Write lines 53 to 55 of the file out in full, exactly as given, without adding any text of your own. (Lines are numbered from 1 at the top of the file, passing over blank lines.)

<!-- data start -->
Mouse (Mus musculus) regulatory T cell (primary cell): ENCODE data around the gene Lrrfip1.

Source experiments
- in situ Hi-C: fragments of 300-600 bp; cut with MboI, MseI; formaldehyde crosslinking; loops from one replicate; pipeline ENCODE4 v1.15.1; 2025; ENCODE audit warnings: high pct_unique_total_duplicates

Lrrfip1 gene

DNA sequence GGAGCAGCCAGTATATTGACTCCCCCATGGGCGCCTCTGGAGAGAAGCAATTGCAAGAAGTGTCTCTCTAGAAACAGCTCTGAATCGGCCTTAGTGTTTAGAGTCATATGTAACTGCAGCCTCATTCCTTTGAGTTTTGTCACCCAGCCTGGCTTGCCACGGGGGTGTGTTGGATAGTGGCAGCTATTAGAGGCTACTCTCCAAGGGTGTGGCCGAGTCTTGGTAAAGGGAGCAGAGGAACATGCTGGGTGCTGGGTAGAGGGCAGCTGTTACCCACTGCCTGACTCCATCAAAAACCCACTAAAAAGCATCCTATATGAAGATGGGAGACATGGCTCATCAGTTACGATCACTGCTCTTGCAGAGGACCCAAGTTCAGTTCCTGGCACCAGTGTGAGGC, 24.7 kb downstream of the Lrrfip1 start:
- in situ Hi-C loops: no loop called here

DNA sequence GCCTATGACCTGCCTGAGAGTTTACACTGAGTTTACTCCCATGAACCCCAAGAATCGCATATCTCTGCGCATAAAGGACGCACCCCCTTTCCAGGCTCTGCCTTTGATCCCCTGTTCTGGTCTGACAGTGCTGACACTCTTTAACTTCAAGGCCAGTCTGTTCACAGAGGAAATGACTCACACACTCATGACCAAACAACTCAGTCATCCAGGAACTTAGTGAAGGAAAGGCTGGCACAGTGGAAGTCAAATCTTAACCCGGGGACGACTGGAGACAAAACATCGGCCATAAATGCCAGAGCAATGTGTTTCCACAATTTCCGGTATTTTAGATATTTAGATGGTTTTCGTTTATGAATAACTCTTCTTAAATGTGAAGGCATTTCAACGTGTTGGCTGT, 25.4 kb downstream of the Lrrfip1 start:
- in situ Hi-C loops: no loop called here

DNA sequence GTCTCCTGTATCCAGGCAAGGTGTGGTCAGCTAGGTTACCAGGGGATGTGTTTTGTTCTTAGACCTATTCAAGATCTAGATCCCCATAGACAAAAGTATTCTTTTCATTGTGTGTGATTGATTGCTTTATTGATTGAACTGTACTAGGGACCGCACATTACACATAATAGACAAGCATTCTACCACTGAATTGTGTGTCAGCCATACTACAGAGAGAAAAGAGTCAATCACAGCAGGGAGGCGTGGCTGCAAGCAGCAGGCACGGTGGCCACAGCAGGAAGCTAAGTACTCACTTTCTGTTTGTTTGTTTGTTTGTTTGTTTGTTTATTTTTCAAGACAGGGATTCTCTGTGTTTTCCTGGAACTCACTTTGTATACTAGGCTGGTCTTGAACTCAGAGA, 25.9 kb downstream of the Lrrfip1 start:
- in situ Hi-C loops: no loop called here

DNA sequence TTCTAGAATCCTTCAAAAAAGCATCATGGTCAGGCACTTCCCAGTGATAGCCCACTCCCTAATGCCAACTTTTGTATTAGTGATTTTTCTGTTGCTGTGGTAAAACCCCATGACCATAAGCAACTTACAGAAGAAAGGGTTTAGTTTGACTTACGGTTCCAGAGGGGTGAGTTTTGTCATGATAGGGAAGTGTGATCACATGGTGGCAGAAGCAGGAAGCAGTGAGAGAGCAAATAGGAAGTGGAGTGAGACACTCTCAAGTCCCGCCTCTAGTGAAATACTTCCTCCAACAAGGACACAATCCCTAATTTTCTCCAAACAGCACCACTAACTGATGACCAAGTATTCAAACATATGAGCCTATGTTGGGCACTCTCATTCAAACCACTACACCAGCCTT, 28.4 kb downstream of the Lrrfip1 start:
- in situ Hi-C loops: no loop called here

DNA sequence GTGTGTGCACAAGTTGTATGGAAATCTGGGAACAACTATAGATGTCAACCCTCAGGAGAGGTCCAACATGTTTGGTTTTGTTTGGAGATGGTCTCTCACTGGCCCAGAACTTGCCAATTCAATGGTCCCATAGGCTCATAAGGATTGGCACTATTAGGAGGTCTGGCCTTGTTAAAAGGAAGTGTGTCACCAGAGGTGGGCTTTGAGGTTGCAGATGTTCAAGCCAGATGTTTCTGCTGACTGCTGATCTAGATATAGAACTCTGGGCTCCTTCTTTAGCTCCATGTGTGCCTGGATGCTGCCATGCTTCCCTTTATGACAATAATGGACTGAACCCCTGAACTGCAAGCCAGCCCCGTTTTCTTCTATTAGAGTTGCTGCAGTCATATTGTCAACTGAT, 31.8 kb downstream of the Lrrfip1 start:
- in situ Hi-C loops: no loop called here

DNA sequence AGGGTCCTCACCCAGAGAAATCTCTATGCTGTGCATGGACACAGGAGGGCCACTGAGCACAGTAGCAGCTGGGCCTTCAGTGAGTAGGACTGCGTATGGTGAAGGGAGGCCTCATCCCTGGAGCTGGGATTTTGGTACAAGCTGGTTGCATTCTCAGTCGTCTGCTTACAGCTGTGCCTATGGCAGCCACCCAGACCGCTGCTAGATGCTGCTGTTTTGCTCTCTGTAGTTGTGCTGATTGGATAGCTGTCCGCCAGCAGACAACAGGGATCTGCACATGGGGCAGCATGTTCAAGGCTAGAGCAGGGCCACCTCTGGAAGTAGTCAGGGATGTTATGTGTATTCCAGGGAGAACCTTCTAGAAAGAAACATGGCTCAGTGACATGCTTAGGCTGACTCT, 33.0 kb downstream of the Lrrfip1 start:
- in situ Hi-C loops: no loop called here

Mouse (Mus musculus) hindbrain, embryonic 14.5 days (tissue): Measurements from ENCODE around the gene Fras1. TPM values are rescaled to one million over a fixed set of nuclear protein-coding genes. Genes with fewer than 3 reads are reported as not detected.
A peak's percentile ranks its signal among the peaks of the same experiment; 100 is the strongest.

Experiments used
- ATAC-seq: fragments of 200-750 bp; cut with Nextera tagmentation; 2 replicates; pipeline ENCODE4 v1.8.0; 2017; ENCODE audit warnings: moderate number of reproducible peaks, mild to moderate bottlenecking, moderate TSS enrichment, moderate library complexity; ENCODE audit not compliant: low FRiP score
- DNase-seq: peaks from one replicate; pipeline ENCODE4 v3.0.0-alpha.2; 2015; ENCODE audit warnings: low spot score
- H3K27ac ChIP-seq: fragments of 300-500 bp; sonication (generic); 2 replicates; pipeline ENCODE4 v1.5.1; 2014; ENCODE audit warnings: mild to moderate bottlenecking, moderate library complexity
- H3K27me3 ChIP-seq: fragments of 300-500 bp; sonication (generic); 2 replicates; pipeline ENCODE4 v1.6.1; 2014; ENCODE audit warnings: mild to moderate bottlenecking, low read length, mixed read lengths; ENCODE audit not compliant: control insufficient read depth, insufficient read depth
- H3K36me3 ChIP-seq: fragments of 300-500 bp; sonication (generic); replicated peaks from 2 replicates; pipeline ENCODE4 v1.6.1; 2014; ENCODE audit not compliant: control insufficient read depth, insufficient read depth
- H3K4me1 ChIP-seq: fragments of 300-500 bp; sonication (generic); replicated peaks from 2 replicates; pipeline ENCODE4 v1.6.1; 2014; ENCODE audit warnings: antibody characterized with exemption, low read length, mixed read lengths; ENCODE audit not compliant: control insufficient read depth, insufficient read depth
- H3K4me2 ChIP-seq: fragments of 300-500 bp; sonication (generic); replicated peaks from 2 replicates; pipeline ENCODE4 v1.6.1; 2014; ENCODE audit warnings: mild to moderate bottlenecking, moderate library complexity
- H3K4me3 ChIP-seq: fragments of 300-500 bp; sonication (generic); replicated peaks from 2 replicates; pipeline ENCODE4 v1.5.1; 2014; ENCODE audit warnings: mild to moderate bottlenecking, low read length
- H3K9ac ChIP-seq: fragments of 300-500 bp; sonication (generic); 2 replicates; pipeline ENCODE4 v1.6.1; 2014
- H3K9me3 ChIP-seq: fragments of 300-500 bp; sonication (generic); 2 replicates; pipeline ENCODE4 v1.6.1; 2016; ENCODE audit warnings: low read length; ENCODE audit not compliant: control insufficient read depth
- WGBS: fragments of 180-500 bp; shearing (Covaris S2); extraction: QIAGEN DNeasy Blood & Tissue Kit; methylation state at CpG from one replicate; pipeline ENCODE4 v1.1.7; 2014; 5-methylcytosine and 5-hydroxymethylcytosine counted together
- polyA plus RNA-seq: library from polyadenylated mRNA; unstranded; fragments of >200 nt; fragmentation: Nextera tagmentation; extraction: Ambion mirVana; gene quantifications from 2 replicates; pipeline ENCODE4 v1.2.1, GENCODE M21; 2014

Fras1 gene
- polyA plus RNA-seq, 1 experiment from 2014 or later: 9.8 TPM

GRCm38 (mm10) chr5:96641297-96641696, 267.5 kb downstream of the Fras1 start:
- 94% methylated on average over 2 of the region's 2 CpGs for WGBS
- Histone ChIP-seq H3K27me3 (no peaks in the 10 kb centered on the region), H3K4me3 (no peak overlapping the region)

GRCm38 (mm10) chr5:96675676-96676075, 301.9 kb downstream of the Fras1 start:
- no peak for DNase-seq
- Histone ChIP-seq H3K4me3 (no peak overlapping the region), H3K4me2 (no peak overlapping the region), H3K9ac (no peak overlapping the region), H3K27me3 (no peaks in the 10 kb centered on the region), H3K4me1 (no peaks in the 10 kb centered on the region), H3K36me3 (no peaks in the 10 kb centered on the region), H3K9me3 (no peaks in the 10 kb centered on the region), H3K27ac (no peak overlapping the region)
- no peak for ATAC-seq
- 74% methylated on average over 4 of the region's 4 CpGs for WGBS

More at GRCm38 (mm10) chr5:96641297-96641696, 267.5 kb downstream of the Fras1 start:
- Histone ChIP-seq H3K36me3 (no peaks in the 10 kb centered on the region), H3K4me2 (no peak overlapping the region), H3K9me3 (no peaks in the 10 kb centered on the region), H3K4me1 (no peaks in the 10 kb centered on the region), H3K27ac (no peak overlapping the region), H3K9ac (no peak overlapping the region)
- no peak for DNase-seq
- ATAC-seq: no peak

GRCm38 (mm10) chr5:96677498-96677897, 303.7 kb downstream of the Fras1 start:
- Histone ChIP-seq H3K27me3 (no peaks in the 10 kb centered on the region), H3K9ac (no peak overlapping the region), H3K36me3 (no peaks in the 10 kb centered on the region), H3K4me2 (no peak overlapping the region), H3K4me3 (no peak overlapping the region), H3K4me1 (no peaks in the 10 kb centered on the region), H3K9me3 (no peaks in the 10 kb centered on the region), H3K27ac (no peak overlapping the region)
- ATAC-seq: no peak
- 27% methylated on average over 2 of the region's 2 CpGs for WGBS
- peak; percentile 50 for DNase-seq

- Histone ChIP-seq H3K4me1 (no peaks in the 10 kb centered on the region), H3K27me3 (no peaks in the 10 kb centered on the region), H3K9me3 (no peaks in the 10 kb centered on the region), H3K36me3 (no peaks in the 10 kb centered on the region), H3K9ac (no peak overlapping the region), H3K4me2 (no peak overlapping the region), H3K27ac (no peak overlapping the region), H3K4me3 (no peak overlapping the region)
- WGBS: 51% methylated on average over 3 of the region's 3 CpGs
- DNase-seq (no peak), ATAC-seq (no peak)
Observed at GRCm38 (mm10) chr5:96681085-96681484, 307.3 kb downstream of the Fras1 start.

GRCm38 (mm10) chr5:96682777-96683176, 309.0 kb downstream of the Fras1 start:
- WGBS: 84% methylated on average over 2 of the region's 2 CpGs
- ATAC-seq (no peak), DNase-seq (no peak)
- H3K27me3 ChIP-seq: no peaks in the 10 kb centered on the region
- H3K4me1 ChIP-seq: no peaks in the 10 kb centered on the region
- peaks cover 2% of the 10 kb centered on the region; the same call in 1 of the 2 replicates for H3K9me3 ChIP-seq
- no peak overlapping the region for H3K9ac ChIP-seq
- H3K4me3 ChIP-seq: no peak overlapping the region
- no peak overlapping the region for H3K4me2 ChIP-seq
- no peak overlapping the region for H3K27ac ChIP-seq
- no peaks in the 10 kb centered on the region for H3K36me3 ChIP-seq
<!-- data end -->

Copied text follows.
- DNase-seq (no peak), ATAC-seq (no peak)
Observed at GRCm38 (mm10) chr5:96681085-96681484, 307.3 kb downstream of the Fras1 start.

GRCm38 (mm10) chr5:96682777-96683176, 309.0 kb downstream of the Fras1 start: